1. Turn the pinned fabric layers over such that the pattern is facing up. In this case, the wrong side of the fabric should be facing out while the two fabric face sides should be touching. Insert a pin through the dart vanishing point in a push pin position as shown above.
2. Next, insert pins at even locations along each dart line (dart legs and dart fold line), catching both fabric layers and the paper pattern underneath.
3. Flip the pinned pattern over to expose the fabric surface.
4. Mark points or dash lines with tailor’s chalk or a fabric pencil at each pin location.
To transfer the pin marks to the wrong side of the other fabric layer, you can use one of these two techniques:
Unpin the pattern around the dart and mark at each pin location using your fabric pencil (or tailor’s chalk), or:
Leave the pattern fully pinned but remove the pins inserted along the dart lines. Using a pin, perforate small circles through the paper pattern at the vanishing point and along each dart line.
Using your fabric pencil or tailor’s chalk, mark the fabric layer through each perforation as shown.
5. Remove all pins and separate the pattern from the fabric layers.
Using a ruler and your tailor's chalk or fabric pencil, connect all the marks into straight lines, starting from the vanishing point and extending to each corresponding notch located at the seam edge. Repeat on both fabric layers.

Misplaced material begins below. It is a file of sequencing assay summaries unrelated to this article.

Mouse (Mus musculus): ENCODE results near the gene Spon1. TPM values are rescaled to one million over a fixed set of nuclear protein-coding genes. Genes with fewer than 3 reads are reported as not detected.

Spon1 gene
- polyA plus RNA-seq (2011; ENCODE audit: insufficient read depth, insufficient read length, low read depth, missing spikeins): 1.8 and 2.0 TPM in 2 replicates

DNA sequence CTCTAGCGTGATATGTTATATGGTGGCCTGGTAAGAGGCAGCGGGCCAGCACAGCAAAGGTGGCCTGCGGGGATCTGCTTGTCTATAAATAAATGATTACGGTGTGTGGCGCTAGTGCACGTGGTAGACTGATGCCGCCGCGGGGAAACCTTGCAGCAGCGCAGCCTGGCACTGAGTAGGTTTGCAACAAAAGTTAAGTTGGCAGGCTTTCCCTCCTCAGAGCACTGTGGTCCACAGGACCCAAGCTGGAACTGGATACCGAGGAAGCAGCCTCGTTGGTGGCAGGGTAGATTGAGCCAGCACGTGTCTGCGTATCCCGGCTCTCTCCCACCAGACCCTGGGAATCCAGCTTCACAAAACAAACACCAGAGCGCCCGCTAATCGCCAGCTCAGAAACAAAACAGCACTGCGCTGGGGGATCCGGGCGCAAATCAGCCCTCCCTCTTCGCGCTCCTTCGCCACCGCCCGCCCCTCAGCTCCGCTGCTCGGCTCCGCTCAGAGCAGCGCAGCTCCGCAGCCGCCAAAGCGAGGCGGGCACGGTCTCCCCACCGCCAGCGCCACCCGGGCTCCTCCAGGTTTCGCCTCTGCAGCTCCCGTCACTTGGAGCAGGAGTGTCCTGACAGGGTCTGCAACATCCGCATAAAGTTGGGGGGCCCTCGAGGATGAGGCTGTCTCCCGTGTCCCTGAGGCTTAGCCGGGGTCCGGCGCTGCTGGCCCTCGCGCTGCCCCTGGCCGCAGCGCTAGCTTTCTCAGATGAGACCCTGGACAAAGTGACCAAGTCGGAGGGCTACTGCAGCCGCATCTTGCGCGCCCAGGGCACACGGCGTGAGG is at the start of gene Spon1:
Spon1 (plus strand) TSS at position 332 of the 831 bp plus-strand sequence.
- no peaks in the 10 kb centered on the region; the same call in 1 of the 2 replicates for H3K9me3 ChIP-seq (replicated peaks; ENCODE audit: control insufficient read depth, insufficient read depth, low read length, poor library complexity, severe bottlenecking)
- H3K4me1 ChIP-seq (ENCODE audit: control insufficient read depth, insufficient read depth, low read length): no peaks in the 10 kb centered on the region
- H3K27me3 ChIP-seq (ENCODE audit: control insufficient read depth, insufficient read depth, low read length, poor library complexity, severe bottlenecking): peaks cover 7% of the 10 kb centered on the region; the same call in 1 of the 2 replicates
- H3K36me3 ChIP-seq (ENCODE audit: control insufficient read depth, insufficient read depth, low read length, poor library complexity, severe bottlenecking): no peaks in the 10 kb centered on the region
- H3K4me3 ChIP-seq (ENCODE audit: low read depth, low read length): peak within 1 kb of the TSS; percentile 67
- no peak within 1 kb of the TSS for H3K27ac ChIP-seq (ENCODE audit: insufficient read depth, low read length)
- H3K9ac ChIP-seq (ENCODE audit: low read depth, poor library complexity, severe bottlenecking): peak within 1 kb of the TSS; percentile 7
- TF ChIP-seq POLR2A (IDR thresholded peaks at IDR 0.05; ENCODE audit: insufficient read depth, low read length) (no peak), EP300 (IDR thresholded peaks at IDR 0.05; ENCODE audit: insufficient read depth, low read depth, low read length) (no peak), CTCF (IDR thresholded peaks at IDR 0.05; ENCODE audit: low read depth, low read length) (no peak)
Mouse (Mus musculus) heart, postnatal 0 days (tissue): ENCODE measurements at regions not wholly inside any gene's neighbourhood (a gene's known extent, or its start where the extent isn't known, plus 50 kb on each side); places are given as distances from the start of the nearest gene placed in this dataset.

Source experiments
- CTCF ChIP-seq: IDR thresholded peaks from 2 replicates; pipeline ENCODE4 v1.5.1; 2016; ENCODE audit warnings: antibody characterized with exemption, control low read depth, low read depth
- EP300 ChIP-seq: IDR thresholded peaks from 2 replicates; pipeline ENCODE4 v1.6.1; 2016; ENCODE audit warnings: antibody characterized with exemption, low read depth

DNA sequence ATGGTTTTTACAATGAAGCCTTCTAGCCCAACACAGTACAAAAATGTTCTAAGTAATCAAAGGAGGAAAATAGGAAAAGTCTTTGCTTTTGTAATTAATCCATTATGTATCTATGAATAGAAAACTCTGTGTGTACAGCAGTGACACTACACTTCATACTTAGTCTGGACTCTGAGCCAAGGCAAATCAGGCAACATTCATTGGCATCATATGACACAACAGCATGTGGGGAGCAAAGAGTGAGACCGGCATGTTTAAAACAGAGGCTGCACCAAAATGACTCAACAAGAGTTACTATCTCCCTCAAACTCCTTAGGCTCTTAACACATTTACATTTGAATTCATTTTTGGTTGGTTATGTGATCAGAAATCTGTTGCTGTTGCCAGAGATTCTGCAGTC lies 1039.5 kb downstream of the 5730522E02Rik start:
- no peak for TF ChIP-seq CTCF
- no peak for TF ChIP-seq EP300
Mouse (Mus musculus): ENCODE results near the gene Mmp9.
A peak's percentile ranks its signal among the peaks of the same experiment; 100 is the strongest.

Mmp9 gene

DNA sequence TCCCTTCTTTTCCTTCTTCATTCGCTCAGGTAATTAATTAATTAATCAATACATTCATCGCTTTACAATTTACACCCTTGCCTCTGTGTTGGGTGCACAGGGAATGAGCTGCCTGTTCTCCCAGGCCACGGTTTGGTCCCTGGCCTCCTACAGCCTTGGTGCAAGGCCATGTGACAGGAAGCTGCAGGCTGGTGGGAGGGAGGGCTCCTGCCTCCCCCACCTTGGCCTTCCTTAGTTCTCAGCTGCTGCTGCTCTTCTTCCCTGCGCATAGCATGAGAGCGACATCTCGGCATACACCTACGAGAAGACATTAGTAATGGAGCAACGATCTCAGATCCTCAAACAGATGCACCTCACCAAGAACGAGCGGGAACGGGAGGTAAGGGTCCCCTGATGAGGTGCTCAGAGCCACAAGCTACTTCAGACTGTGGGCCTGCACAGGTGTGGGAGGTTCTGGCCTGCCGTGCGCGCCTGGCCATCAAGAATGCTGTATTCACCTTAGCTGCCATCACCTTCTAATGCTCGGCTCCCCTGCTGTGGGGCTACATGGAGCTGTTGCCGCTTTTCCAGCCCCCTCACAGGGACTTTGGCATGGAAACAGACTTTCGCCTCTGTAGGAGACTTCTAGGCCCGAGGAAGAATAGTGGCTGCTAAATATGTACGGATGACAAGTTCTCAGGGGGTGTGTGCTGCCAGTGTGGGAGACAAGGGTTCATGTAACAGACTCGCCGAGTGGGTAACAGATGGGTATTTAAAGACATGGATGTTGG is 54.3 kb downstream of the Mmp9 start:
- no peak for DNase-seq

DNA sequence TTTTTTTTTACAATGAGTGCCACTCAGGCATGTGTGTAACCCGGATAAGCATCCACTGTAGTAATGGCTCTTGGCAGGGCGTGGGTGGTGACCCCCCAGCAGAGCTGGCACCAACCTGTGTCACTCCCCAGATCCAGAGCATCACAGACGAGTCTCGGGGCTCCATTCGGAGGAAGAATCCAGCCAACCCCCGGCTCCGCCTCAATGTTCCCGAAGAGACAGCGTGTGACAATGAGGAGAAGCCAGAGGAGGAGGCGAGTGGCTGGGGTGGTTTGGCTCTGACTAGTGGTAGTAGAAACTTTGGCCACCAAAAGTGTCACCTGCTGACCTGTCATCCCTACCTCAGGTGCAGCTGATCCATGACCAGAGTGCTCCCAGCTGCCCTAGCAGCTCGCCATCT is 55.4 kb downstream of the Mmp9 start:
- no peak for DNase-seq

Method 3: Regular Tailor Tacks
Tailor tacks are a great alternative for fabrics that are very delicate, heavily decorated, sheer or unable to withstand any of the marking techniques described above. They take a bit more effort and time to apply but are a lifesaver in special circumstances.
Tailor tacks are placed at evenly distributed points along each dart line and at the vanishing point to mark the general shape of the dart. They can also be used to transfer markings needed on the face of the garment since they can be safely and quickly removed when no longer needed.
1. Start by marking the points on the dart legs where you’d like the tailor tacks to be placed. You will need one at the vanishing point and a minimum of two tacks on each dart leg.
2. Using the sharp end of your needle, create a gap through the paper at each one of these points.
3. Insert a hand sewing needle and doubled thread through the two fabric layers at the pattern gap.
Leave 1” of loose thread at the end.
4. Insert the needle back through the fabric layers creating a 2” loop as shown above.